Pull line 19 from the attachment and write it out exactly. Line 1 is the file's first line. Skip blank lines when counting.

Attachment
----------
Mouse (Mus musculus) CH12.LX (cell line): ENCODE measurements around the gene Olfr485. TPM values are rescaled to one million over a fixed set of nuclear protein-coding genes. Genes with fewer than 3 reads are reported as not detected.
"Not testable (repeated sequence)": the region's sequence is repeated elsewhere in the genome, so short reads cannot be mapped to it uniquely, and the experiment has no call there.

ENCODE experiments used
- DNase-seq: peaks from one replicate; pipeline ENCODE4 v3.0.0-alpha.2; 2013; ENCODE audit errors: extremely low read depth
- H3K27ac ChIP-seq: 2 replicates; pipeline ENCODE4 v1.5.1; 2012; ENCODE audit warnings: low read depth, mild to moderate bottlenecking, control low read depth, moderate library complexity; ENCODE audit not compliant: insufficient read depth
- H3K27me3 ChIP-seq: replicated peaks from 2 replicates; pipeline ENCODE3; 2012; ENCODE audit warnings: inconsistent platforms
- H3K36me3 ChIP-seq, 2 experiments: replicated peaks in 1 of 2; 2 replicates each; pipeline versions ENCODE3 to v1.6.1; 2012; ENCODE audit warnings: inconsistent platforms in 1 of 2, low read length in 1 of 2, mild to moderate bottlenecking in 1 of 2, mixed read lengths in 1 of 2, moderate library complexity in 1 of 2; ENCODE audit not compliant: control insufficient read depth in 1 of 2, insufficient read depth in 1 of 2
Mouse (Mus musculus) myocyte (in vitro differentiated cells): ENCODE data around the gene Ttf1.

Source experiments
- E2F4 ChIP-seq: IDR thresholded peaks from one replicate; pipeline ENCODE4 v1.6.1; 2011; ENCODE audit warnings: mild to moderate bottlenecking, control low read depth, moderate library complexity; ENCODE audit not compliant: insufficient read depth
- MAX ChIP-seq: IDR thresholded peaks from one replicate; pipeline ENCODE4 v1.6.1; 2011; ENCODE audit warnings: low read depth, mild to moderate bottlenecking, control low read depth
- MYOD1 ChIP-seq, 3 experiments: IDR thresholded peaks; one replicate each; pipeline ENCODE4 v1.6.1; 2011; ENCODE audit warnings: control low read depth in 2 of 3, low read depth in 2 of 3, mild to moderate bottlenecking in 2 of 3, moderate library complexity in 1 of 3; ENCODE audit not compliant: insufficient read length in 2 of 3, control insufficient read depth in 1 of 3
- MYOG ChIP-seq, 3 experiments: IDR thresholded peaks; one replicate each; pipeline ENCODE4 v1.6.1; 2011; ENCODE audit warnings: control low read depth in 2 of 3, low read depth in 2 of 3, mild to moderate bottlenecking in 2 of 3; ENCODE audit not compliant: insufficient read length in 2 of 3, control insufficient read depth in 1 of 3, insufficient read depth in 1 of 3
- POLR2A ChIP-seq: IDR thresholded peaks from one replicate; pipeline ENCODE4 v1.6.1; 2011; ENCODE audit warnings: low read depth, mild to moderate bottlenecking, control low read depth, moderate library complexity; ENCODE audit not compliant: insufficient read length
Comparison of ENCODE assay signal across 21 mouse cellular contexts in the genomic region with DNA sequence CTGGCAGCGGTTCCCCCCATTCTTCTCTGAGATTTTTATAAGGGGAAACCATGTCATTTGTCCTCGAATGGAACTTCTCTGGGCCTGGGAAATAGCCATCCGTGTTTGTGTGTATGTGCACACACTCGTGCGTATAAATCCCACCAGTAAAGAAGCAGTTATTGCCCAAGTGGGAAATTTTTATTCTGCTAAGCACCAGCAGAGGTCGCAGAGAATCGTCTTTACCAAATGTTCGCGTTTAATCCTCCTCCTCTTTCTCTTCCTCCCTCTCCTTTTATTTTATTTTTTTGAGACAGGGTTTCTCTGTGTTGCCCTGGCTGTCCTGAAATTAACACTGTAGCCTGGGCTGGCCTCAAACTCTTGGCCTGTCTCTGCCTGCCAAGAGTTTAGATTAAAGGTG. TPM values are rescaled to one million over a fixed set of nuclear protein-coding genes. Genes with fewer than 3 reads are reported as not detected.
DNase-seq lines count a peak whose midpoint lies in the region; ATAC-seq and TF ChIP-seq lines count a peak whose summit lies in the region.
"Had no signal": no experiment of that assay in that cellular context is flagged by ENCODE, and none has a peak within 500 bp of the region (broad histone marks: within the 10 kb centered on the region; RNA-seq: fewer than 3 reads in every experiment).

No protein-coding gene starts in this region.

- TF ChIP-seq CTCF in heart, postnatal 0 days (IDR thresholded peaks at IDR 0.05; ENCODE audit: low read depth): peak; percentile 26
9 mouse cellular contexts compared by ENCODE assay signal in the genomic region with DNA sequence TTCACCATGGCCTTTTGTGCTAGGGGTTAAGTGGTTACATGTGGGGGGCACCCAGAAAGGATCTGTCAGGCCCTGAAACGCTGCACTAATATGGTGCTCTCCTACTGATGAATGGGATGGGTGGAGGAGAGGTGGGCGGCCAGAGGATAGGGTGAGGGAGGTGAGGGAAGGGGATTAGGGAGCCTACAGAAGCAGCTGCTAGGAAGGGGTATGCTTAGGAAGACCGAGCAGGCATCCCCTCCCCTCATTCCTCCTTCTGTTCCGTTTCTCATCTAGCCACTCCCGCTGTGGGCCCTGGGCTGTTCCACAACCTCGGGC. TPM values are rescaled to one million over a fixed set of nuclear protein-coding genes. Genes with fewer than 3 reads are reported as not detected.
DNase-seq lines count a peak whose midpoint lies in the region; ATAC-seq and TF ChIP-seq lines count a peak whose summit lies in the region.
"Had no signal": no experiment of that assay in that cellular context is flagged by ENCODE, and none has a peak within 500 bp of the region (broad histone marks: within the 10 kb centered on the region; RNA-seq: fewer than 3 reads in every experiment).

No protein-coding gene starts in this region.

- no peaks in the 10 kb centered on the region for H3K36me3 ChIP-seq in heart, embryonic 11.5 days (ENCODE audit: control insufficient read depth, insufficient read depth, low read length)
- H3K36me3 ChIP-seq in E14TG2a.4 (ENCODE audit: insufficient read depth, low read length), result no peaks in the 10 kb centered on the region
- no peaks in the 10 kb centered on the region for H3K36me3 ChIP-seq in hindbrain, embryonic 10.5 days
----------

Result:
- TF ChIP-seq CTCF in heart, postnatal 0 days (IDR thresholded peaks at IDR 0.05; ENCODE audit: low read depth): peak; percentile 26